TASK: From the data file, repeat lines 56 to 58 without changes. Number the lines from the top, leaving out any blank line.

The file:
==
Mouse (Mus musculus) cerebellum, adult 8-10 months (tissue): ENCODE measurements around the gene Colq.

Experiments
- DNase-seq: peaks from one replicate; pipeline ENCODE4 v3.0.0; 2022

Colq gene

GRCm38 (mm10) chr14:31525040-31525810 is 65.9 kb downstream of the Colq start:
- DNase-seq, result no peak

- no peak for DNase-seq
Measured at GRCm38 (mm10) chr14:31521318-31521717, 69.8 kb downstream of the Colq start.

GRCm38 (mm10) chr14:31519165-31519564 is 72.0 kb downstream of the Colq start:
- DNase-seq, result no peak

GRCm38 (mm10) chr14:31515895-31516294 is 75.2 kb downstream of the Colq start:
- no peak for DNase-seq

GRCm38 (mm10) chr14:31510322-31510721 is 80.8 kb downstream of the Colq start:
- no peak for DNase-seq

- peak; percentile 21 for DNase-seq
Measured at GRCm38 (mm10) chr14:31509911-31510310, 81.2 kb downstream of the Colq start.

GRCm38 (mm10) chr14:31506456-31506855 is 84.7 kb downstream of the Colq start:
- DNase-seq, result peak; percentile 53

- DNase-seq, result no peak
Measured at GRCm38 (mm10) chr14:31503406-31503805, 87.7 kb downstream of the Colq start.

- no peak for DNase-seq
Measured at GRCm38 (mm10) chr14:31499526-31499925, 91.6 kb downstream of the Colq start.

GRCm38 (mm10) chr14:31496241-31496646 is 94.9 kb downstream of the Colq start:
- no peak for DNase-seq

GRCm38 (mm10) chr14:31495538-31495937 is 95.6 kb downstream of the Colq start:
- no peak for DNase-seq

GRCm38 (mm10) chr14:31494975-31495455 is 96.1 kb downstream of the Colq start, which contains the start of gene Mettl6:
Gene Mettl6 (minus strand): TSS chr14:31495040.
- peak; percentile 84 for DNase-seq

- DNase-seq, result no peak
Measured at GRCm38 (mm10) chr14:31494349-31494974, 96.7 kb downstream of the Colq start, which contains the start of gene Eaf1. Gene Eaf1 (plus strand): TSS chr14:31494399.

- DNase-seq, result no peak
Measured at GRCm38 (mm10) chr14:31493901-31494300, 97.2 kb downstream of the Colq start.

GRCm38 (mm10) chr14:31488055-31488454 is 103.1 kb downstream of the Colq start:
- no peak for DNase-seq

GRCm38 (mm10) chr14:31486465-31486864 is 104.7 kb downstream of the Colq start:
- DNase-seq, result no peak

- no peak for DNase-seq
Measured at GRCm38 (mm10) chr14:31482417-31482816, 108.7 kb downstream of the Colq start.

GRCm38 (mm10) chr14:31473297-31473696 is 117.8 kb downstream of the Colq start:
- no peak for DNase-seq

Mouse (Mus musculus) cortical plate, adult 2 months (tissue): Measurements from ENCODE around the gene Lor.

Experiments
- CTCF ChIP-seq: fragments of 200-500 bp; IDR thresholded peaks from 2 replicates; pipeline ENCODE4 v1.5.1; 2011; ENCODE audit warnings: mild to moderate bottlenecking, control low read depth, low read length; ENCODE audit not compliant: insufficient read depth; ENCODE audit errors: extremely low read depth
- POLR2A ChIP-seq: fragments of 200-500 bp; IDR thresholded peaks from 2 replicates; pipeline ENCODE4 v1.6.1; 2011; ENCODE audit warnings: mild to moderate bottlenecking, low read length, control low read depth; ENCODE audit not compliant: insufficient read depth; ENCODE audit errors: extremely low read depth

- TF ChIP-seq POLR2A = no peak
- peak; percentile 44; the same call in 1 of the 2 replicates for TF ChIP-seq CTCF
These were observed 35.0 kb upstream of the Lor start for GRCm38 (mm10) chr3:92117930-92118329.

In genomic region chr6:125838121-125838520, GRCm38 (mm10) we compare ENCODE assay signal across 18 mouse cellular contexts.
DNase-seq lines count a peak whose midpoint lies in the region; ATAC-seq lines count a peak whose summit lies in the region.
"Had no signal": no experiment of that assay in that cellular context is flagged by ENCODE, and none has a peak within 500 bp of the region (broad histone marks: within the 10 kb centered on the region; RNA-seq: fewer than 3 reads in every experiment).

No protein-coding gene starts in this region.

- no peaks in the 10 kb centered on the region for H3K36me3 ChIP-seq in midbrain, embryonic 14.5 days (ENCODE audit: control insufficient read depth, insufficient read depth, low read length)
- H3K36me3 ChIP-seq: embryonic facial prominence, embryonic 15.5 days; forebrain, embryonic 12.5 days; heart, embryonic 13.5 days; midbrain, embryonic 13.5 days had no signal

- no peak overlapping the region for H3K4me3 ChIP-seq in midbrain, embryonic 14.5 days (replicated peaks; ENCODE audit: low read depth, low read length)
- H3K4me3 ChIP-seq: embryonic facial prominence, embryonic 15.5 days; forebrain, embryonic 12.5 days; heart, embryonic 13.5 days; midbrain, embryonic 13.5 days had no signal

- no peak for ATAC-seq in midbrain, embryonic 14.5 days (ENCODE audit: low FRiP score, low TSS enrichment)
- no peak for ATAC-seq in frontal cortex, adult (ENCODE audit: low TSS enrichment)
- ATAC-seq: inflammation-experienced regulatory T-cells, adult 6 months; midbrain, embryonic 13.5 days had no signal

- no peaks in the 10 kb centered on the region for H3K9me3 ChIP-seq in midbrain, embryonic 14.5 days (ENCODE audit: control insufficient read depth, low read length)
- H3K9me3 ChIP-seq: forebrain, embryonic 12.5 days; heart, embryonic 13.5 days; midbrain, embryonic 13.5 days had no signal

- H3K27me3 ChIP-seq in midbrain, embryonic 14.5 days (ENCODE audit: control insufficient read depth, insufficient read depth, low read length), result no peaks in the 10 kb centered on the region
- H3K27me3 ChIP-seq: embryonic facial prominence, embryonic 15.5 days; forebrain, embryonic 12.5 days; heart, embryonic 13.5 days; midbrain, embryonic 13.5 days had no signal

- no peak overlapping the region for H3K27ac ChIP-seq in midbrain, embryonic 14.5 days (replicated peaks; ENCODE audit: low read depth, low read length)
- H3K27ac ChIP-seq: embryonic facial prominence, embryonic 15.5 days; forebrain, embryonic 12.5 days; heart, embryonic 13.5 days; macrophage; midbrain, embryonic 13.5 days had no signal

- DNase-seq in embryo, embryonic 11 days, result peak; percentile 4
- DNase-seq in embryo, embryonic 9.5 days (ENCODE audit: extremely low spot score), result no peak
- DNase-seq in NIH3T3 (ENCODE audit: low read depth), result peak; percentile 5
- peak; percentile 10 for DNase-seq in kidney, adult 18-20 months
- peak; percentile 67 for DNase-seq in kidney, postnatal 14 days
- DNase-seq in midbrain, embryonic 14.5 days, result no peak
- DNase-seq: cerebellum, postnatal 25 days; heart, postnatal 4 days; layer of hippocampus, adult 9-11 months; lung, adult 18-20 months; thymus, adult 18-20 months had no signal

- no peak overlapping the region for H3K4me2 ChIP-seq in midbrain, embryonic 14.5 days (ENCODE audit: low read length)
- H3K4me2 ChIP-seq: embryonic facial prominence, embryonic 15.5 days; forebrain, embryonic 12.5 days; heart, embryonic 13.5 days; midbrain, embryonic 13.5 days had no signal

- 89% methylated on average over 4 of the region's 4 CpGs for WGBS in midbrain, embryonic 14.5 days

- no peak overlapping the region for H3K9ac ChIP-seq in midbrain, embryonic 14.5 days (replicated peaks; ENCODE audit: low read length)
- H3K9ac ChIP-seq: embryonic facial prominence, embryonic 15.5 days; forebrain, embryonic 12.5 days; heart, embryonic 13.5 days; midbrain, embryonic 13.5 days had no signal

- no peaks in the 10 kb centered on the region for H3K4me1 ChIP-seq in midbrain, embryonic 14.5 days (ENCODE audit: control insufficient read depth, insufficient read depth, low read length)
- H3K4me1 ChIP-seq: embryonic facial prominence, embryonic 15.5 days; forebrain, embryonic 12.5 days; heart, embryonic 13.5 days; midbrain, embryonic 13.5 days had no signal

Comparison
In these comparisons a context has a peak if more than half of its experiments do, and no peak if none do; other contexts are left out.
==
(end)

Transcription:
- H3K4me3 ChIP-seq: embryonic facial prominence, embryonic 15.5 days; forebrain, embryonic 12.5 days; heart, embryonic 13.5 days; midbrain, embryonic 13.5 days had no signal

- no peak for ATAC-seq in midbrain, embryonic 14.5 days (ENCODE audit: low FRiP score, low TSS enrichment)
- no peak for ATAC-seq in frontal cortex, adult (ENCODE audit: low TSS enrichment)